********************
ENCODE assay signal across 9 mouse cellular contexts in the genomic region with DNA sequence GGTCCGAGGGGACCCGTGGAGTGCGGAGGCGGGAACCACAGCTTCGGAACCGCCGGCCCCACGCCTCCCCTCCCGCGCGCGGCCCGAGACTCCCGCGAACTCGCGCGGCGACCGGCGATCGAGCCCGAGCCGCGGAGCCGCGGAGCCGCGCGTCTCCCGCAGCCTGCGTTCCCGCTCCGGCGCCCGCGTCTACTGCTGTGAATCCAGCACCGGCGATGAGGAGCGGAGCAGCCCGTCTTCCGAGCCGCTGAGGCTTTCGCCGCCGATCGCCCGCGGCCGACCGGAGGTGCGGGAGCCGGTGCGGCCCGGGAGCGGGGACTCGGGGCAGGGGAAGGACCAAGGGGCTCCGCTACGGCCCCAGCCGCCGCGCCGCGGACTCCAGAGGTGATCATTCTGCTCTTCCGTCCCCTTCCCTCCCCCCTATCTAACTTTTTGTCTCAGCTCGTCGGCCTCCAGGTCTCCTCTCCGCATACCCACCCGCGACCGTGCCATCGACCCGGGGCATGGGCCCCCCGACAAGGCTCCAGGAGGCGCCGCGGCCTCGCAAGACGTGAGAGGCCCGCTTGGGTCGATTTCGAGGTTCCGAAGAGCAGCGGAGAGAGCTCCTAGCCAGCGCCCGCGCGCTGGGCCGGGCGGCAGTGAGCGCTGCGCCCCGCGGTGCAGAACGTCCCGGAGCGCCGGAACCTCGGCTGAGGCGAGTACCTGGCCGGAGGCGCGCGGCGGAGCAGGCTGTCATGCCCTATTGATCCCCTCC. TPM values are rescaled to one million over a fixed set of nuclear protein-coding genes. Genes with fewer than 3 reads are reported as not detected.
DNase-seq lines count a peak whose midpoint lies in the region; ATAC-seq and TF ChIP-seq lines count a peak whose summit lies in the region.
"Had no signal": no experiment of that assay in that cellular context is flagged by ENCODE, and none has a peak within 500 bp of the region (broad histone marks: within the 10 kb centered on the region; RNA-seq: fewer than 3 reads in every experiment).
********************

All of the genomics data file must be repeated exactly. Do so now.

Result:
ENCODE assay signal across 9 mouse cellular contexts in the genomic region with DNA sequence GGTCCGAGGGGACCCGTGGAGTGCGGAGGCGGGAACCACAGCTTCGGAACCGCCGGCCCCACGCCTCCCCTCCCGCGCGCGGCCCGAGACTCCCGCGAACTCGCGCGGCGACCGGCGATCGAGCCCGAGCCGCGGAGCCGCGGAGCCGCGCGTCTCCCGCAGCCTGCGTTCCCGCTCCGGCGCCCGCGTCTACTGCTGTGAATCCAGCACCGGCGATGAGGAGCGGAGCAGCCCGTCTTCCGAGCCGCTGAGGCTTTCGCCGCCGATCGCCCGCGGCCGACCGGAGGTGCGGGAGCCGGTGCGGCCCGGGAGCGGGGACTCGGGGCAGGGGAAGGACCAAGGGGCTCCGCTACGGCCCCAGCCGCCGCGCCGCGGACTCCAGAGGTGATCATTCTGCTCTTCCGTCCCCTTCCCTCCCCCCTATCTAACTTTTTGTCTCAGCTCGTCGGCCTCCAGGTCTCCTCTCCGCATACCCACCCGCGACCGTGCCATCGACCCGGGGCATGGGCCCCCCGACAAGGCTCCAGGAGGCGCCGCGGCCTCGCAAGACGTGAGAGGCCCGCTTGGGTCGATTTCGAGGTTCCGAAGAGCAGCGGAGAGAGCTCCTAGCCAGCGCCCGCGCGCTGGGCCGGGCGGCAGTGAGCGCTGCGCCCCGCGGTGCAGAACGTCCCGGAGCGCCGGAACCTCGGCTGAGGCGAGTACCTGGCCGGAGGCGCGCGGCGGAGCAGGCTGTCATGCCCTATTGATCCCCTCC. TPM values are rescaled to one million over a fixed set of nuclear protein-coding genes. Genes with fewer than 3 reads are reported as not detected.
DNase-seq lines count a peak whose midpoint lies in the region; ATAC-seq and TF ChIP-seq lines count a peak whose summit lies in the region.
"Had no signal": no experiment of that assay in that cellular context is flagged by ENCODE, and none has a peak within 500 bp of the region (broad histone marks: within the 10 kb centered on the region; RNA-seq: fewer than 3 reads in every experiment).